When The World Seems Like It’s Falling Apart

Five practices to think about (or do).
a man up to his neck in a stormy sea

Things are getting a little crazy out there to say the least. Politically, culturally, and spiritually, the world situation we’ve been seeing over the last few years is almost beyond description. Depressing at times? Yes. Puzzling? For sure.

Why is this massive disruption to the planet and our own lives happening and why now? I will leave any thoughts I have about that for another blog perhaps. For now, the challenge seems to be to engage in what sometimes feels like a desperate attempt to maintain some kind of equilibrium in a “world gone wrong” to quote the title of a Bob Dylan song. So here are a few ideas I’ve been mulling over and some practices I find useful and wanted to share. I hope they’re helpful:

  • Stay out of fear.

    Job 1 is to not get overwhelmed by fear and anxiety or both. One of the downsides of social media and “always on” communications is the steady stream of horrific and troubling news that comes pouring in on our phones and computers. It’s hard to get away from it. But this kind of information overload can paint an inaccurate picture of what’s happening in world events because the mainstream media tends to be geared towards focusing on the negative and ignoring reporting on positive changes if they happen to threaten the status quo.

    We all need time to process and if you’re hit with one bad news bomb after another in rapid succession, that can be hard on the psyche. While it’s good to be alert to the latest supply chain disruptions, COVID subvariants, water supply crises, or climate disasters, there’s a balance to be struck. Only you can decide how much is too much. If you need a break, just take it. Consider a “media diet” for a week, i.e. drastically curtailing TV and computer news feeds and see how that feels. Also consider subscribing to some positive email alerts from publications that provide a more positive outlook on things such as Yes magazine or the Utne Reader.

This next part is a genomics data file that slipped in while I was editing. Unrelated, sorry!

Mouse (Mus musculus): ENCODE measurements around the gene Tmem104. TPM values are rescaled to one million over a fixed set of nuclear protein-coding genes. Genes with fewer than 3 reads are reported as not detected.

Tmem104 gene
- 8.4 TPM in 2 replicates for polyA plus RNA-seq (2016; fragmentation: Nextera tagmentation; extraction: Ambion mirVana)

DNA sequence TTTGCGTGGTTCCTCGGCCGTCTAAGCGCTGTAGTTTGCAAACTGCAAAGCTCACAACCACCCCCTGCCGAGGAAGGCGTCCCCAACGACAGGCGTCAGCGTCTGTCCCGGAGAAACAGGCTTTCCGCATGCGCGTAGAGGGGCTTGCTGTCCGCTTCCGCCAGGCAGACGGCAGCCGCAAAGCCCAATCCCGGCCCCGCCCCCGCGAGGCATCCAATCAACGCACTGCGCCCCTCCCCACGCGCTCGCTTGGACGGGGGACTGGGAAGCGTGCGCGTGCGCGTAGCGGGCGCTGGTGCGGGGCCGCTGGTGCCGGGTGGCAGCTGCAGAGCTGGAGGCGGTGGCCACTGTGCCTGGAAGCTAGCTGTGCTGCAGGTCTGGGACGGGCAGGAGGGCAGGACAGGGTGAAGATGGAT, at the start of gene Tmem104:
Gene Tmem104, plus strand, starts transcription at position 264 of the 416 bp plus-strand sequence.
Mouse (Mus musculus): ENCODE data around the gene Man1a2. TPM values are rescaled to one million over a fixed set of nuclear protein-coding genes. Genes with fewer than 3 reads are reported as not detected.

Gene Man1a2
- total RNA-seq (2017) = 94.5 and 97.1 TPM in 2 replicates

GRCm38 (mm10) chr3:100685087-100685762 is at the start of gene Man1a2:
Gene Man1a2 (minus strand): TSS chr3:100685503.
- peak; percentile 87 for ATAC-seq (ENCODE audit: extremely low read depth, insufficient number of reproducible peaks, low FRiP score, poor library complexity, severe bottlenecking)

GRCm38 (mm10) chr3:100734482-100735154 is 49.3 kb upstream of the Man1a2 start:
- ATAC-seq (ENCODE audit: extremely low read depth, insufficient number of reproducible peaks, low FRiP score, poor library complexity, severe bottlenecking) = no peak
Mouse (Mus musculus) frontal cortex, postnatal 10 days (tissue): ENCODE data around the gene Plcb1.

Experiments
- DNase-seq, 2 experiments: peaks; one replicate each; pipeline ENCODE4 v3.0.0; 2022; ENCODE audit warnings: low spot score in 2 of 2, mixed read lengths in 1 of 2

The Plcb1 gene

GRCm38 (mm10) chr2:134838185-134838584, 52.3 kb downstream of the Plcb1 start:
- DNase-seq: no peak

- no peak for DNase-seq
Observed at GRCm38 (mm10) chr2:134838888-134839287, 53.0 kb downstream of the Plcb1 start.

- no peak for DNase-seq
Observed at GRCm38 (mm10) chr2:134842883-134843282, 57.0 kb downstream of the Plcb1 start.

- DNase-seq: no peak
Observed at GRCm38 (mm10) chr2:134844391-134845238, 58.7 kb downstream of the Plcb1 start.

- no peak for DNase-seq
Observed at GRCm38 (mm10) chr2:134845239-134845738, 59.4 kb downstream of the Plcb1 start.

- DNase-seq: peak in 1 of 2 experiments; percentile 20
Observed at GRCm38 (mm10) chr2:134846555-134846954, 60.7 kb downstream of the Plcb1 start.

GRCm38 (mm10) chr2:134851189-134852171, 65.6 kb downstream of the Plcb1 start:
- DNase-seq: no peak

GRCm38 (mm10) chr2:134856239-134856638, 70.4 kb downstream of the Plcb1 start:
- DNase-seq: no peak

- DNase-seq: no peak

• Meditate.

  • Kill your television.

    I haven’t actually seen that bumper sticker around for some time. Back in the day, Jerry Mander wrote a book called Four Argument for the Elimination of Television. Then of course, media viewing and “watching TV” was vastly different from now. And you could simply and easily switch “the idiot box” off or just not turn on to begin with. But some things never change: the amount of content on broadcast television that’s negative, mind numbing, violent, or just plain surreal is even worse than it was decades ago. Switching it off one way or another can be an act of liberation and affirmation.

    Then of course there’s streaming entertainment. As a former media analyst, I’ve been keeping a keen eye on the underlying messaging in Hollywood movies along with the massive video production coming from Netflix, Amazon, and others. Occasionally, they come up with excellent fare. But I’ve noticed that over the last few years, movies have become increasingly dark and violence-prone. As a simple exercise, make a quick note of how many war-themed movies are now being promoted by these New Media houses. It’s also interesting to observe the correlation between the high number of war movies now being promoted when the world is poised for wars and their escalation.

  • Get curious.